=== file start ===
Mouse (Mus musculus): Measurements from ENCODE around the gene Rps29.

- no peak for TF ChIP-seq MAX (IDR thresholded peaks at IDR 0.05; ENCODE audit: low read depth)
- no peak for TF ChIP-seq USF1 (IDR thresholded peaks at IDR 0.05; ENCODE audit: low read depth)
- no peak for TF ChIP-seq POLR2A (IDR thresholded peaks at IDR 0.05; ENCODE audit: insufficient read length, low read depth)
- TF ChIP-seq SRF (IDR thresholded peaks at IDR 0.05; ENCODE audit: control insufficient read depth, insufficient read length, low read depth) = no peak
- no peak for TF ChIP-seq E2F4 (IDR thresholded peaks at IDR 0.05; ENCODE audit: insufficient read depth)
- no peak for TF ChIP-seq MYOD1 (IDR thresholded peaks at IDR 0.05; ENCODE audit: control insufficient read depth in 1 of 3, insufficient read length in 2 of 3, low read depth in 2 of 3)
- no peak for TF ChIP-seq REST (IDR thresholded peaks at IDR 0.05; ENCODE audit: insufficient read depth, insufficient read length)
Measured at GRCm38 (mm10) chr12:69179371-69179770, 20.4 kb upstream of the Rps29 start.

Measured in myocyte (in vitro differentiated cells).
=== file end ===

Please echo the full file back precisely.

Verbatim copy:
Mouse (Mus musculus): Measurements from ENCODE around the gene Rps29.

- no peak for TF ChIP-seq MAX (IDR thresholded peaks at IDR 0.05; ENCODE audit: low read depth)
- no peak for TF ChIP-seq USF1 (IDR thresholded peaks at IDR 0.05; ENCODE audit: low read depth)
- no peak for TF ChIP-seq POLR2A (IDR thresholded peaks at IDR 0.05; ENCODE audit: insufficient read length, low read depth)
- TF ChIP-seq SRF (IDR thresholded peaks at IDR 0.05; ENCODE audit: control insufficient read depth, insufficient read length, low read depth) = no peak
- no peak for TF ChIP-seq E2F4 (IDR thresholded peaks at IDR 0.05; ENCODE audit: insufficient read depth)
- no peak for TF ChIP-seq MYOD1 (IDR thresholded peaks at IDR 0.05; ENCODE audit: control insufficient read depth in 1 of 3, insufficient read length in 2 of 3, low read depth in 2 of 3)
- no peak for TF ChIP-seq REST (IDR thresholded peaks at IDR 0.05; ENCODE audit: insufficient read depth, insufficient read length)
Measured at GRCm38 (mm10) chr12:69179371-69179770, 20.4 kb upstream of the Rps29 start.

Measured in myocyte (in vitro differentiated cells).